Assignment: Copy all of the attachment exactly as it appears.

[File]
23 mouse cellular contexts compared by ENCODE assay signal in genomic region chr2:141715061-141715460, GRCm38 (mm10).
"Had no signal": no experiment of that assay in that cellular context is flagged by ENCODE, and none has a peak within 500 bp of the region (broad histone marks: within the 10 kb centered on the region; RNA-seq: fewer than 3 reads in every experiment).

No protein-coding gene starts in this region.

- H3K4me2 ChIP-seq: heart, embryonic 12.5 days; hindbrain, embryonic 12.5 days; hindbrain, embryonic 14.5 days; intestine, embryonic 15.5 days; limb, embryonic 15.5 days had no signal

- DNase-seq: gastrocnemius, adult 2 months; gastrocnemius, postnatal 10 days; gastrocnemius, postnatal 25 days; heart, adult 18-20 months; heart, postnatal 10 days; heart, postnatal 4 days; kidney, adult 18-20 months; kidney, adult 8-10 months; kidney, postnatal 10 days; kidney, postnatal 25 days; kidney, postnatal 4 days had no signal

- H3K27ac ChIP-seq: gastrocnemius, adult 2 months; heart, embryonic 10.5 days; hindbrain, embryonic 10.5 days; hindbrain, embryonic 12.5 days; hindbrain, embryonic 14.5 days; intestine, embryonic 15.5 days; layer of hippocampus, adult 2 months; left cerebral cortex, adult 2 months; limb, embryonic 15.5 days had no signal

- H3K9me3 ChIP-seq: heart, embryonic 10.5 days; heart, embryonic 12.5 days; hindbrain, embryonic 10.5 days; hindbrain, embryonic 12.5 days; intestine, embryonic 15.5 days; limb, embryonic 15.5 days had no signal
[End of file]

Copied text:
23 mouse cellular contexts compared by ENCODE assay signal in genomic region chr2:141715061-141715460, GRCm38 (mm10).
"Had no signal": no experiment of that assay in that cellular context is flagged by ENCODE, and none has a peak within 500 bp of the region (broad histone marks: within the 10 kb centered on the region; RNA-seq: fewer than 3 reads in every experiment).

No protein-coding gene starts in this region.

- H3K4me2 ChIP-seq: heart, embryonic 12.5 days; hindbrain, embryonic 12.5 days; hindbrain, embryonic 14.5 days; intestine, embryonic 15.5 days; limb, embryonic 15.5 days had no signal

- DNase-seq: gastrocnemius, adult 2 months; gastrocnemius, postnatal 10 days; gastrocnemius, postnatal 25 days; heart, adult 18-20 months; heart, postnatal 10 days; heart, postnatal 4 days; kidney, adult 18-20 months; kidney, adult 8-10 months; kidney, postnatal 10 days; kidney, postnatal 25 days; kidney, postnatal 4 days had no signal

- H3K27ac ChIP-seq: gastrocnemius, adult 2 months; heart, embryonic 10.5 days; hindbrain, embryonic 10.5 days; hindbrain, embryonic 12.5 days; hindbrain, embryonic 14.5 days; intestine, embryonic 15.5 days; layer of hippocampus, adult 2 months; left cerebral cortex, adult 2 months; limb, embryonic 15.5 days had no signal

- H3K9me3 ChIP-seq: heart, embryonic 10.5 days; heart, embryonic 12.5 days; hindbrain, embryonic 10.5 days; hindbrain, embryonic 12.5 days; intestine, embryonic 15.5 days; limb, embryonic 15.5 days had no signal